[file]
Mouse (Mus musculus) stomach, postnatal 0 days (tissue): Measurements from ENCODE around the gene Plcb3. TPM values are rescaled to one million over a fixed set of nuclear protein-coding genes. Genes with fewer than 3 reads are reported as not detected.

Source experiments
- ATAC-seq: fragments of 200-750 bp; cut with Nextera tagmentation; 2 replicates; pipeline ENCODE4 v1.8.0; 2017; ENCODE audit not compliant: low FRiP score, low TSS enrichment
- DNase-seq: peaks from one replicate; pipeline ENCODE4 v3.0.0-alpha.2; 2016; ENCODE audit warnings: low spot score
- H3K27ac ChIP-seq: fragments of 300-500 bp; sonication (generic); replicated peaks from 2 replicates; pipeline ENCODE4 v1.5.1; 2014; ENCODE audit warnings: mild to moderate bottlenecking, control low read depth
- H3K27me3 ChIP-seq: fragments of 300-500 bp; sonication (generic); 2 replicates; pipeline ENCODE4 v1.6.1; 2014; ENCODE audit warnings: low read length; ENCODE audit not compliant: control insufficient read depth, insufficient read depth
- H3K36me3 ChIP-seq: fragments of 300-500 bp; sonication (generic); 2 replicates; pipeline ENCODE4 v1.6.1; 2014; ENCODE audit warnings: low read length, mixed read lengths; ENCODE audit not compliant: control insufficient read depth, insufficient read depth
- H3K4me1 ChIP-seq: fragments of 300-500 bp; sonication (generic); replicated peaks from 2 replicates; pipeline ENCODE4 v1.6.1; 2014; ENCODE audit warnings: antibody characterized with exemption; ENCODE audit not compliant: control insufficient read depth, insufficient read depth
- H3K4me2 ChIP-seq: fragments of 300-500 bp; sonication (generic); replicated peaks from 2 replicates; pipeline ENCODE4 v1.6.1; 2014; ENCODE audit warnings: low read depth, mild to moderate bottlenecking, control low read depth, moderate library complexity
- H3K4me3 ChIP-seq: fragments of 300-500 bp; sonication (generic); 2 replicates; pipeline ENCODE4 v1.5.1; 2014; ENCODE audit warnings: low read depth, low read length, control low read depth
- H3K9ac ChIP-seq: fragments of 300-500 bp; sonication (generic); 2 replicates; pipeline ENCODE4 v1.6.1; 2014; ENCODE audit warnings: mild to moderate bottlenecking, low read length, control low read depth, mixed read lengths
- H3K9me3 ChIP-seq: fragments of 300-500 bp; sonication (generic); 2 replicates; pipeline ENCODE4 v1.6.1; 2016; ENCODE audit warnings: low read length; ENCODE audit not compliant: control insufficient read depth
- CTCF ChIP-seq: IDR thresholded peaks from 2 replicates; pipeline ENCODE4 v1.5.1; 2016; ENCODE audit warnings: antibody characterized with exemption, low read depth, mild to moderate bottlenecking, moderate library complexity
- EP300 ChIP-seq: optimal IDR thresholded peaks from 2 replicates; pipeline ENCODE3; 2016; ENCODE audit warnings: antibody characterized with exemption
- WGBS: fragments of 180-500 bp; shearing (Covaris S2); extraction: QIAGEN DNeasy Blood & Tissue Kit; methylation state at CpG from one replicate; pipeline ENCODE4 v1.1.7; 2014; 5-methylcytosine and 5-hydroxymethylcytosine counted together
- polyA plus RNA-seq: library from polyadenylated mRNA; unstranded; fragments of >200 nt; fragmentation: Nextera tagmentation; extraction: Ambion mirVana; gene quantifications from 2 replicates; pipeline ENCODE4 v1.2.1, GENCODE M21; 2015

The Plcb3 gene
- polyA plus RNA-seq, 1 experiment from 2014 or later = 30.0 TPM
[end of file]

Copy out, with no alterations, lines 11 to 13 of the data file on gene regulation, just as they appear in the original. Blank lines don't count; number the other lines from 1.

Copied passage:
- H3K9ac ChIP-seq: fragments of 300-500 bp; sonication (generic); 2 replicates; pipeline ENCODE4 v1.6.1; 2014; ENCODE audit warnings: mild to moderate bottlenecking, low read length, control low read depth, mixed read lengths
- H3K9me3 ChIP-seq: fragments of 300-500 bp; sonication (generic); 2 replicates; pipeline ENCODE4 v1.6.1; 2016; ENCODE audit warnings: low read length; ENCODE audit not compliant: control insufficient read depth
- CTCF ChIP-seq: IDR thresholded peaks from 2 replicates; pipeline ENCODE4 v1.5.1; 2016; ENCODE audit warnings: antibody characterized with exemption, low read depth, mild to moderate bottlenecking, moderate library complexity